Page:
All at Sea

My final project, entitled‘All at Sea’, comprises a tangle of ceramic octopi and a full-size sail for an Olympic Laser class dinghy – the overall printed image measuring 5.13 x 2.74m. This project connects commercial advertisements with an artist vision. Most sails are very banal, white and characterless. The title ‘All at Sea’alludes to that sense of uncertainly, of stepping out into the unknown, but hopefully embarking on a voyage of discovery like Odysseus’ journey (described by Homer). I want to subvert prejudicial stereotypes and challenge the perceived stigma of being ostracized. I want to understand and examine sensuality by exploring the path humanity embark upon in seeking self-acceptance and public tolerance.

Boats were the first long distance vehicle, transferring culture from one continent to another. My sail is a ‘vessel’ to communicate with others and hopefully engender a sense of tolerance, acceptance and freedom. I want to instil an understanding that everyone has an impact on the environment and how we live – I would like my sail to become a symbol for ‘coming out’. All boats carry symbolic meaning, but I was also drawn to the ambiguous meaning of the word cruising. The ‘gay dictionary’ defines this as drifting without a destination, just for pleasure, looking for random sex partners. What ambiguity could I invest in my own boat?

Using the image of the octopus, I want to challenge the misrepresentation of this beautiful, mysterious and sexual creature which has been viewed historically as a ‘monster’ in many cultures. In the West, the octopus is often associated with danger and destruction. It was a mythological animal living deep in the cold recesses of the fathomless sea, and called the Kraken from Scandinavian legends. In Japan’s Ukiyo-e period, the octopus was employed not only as a frightening monster but also as a creature of sexual pleasure – for example, Hokusai’s The Dream of the Fisherman’s Wife (1814). Here we see how something once considered scary can shift towards acceptance and even provide forbidden pleasure – thus offering us a new way to see the world.

For me, therefore, the octopus can be seen as representing the fear of expressing our personality. Like the creature hidden in the darkest depths of the sea, unknown, often frightening for people, but when seen in the daylight is revealed as both beautiful and sensual. This creature is able to camouflage itself when threatened, like people changing their behaviour in order not to be judged for who they are. The closeted ‘victim’ only becomes himself in ‘safe’ places. This shift in our perception can be likened to the process of expressing ourselves openly – a scary hurdle to overcome but worth the effort.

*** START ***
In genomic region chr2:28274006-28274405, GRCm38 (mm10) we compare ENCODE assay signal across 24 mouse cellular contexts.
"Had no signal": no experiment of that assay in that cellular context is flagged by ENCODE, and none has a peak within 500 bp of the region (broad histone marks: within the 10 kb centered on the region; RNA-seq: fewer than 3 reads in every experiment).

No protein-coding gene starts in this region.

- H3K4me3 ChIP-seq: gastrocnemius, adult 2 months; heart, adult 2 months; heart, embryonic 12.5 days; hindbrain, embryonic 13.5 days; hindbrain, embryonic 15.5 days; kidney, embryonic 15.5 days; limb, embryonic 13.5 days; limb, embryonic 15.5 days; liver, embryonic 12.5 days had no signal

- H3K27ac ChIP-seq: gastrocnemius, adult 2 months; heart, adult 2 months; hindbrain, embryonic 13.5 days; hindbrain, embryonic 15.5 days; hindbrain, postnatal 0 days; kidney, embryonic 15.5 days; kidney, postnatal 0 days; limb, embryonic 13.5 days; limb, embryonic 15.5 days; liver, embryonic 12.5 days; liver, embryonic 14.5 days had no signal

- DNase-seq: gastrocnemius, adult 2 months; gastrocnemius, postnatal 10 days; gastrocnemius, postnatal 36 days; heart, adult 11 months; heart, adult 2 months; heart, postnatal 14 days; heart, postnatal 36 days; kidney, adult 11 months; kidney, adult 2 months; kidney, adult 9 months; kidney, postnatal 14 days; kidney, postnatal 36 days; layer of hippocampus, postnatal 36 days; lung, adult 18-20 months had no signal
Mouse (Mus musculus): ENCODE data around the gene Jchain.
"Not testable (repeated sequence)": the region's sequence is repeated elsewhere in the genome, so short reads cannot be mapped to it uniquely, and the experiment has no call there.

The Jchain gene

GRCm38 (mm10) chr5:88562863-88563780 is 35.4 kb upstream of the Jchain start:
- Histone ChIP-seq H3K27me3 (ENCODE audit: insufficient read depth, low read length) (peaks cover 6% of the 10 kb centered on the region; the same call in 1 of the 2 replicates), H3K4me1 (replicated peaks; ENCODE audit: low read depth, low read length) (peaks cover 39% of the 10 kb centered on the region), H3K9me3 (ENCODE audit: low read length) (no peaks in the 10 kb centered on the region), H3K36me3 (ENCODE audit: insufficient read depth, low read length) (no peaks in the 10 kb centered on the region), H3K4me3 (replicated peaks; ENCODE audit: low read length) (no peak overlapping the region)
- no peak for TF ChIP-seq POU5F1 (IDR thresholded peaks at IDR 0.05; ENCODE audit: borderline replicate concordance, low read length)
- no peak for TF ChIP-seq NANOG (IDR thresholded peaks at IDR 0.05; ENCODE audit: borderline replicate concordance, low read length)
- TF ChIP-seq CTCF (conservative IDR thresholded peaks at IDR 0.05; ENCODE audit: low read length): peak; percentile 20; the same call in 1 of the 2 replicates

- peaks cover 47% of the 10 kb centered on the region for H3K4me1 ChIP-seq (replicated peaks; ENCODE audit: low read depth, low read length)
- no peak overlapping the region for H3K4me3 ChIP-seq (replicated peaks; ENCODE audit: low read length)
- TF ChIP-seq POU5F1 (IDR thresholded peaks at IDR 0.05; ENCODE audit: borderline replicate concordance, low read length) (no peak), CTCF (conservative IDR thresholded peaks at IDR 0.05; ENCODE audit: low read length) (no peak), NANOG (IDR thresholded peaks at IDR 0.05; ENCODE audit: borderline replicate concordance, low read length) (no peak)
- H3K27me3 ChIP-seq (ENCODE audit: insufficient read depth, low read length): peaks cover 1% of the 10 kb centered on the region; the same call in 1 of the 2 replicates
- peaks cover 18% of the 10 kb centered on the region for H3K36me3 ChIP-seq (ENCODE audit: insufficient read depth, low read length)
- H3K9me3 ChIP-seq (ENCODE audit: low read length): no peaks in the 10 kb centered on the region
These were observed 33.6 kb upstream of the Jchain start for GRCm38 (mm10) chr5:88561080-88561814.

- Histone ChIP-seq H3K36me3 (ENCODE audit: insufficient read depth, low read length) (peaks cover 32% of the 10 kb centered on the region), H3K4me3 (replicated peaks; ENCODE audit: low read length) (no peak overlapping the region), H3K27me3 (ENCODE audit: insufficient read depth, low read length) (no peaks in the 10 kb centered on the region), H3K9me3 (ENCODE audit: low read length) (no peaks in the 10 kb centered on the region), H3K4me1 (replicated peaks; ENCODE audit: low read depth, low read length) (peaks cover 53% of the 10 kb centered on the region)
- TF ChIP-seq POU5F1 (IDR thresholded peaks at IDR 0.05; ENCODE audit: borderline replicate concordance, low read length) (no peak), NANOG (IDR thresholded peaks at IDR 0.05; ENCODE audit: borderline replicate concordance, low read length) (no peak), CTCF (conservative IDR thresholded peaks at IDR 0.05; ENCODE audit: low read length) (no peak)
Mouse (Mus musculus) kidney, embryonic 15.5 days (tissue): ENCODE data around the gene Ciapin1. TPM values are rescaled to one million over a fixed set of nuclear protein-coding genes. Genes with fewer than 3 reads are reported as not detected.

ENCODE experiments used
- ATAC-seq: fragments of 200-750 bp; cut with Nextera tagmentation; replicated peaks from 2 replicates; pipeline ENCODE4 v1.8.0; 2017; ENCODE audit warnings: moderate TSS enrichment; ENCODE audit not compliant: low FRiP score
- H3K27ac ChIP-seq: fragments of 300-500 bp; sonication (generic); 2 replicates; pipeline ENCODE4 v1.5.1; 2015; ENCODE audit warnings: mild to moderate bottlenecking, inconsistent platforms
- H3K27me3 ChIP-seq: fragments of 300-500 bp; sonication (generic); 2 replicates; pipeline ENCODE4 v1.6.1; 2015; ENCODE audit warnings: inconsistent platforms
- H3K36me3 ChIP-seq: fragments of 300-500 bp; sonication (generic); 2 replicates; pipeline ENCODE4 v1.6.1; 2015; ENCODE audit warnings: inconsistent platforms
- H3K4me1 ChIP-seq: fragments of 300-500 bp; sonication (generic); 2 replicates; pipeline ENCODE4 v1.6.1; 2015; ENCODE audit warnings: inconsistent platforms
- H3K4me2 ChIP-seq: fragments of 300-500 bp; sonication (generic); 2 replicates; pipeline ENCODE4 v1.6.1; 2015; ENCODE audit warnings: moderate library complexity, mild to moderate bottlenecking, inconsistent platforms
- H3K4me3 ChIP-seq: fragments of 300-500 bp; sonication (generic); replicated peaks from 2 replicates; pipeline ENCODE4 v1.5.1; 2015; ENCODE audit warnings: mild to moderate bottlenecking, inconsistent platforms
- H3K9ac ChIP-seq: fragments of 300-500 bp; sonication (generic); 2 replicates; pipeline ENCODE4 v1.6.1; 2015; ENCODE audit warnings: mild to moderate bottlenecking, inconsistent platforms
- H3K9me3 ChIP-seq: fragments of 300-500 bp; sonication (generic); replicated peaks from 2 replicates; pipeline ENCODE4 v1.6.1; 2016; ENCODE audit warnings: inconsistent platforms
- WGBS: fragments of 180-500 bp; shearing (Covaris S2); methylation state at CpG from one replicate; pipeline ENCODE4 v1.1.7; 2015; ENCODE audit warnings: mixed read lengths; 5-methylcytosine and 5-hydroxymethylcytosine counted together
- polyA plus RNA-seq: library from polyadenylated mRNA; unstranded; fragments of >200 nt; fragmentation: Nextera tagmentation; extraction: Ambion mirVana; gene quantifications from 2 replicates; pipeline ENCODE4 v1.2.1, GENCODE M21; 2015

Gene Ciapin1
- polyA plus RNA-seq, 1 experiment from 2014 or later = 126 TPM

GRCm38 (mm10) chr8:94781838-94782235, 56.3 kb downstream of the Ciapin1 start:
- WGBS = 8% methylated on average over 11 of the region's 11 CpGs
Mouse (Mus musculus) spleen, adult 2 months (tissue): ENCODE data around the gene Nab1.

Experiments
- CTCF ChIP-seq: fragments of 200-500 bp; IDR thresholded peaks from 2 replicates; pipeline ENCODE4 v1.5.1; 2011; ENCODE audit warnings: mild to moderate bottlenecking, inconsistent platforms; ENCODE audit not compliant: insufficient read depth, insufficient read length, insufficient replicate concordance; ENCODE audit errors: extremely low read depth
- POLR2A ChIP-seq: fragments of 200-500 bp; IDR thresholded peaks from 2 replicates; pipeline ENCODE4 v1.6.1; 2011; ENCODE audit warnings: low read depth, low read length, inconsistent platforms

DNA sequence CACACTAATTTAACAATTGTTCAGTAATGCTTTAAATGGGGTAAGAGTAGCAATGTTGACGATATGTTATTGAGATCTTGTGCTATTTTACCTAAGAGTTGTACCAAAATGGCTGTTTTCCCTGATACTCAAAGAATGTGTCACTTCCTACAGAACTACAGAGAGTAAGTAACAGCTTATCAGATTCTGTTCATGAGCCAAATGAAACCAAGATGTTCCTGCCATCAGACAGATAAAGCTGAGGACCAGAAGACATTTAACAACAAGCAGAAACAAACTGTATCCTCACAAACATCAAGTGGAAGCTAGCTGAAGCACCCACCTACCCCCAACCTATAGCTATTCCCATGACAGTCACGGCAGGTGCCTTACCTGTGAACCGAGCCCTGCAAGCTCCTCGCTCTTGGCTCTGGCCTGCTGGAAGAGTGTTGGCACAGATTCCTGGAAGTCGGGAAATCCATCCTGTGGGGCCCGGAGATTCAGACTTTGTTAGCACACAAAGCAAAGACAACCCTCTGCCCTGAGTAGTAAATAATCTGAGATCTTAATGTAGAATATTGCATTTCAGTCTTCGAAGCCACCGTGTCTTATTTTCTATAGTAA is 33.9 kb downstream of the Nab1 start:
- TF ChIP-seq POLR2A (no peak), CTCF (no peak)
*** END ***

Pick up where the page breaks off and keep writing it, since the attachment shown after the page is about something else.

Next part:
In order to realize my sail, I collaborated with an amazing photographer David Parias (based in Maui, Hawaii) who documents octopi in the Pacific Ocean, as well as a commercial sailmaker in San Remo (Italy) called Zaoli Sails. Advances in printing technology now allow greater resolution whilst keeping the sail very lightweight. Previously the painting of sails could add on a kilogram in weight and make the sail stiff, thus reducing the agility of the material. Nowadays giant billboards can cover entire buildings and range from commercial advertisements to artists’ manifestos. Many sponsors put their logo on sails but rarely any explicit advertisements and there is almost no artistic representation at sailing events.

Changing the printed medium from paper to fabric, and the sail’s intended environment from gallery wall to an aquatic setting, has allowed me to undertake a public performance of my sail on the water. Thanks to the assistance of the Greenwich Yacht Club (GYC) I have been able to record the sail in its natural environment on the river Thames. A ‘performance’ took place on 23rd May 2019 and provoked both pedestrians and other sailors to consider the choice of image, the scope of advertising and the revelatory nature of this performance.